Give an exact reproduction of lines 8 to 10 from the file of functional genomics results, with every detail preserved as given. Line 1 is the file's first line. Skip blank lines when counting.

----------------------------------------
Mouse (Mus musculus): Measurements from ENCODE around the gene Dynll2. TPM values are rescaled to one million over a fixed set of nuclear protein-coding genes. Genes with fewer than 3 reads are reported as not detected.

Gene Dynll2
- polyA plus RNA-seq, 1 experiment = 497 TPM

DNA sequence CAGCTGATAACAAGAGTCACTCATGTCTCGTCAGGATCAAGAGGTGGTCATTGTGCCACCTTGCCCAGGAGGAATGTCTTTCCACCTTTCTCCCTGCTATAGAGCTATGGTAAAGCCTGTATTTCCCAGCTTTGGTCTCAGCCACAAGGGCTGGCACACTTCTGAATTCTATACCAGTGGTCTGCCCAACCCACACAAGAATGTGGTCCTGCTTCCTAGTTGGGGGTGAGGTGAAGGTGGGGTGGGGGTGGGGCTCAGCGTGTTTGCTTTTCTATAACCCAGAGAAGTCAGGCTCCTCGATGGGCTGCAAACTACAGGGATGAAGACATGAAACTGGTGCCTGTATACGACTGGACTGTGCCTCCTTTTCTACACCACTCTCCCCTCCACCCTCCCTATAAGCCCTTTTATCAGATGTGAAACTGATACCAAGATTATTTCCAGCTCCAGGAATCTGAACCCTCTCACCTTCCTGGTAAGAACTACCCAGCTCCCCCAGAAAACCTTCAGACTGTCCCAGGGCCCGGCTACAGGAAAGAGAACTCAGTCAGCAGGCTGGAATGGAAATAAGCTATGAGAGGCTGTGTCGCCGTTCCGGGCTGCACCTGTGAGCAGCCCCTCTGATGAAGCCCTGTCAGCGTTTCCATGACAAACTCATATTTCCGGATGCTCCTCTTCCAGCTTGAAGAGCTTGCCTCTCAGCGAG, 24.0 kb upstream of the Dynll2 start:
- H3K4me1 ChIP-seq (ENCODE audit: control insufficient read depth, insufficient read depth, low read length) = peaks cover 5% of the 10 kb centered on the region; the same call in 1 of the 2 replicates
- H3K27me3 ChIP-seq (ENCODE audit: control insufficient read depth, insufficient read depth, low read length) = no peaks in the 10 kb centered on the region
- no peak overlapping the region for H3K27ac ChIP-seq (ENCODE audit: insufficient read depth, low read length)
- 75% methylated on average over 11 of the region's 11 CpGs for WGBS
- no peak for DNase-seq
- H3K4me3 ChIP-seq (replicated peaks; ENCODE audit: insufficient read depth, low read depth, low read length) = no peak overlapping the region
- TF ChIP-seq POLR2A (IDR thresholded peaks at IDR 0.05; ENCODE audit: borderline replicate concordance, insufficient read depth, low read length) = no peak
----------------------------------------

- 75% methylated on average over 11 of the region's 11 CpGs for WGBS
- no peak for DNase-seq
- H3K4me3 ChIP-seq (replicated peaks; ENCODE audit: insufficient read depth, low read depth, low read length) = no peak overlapping the region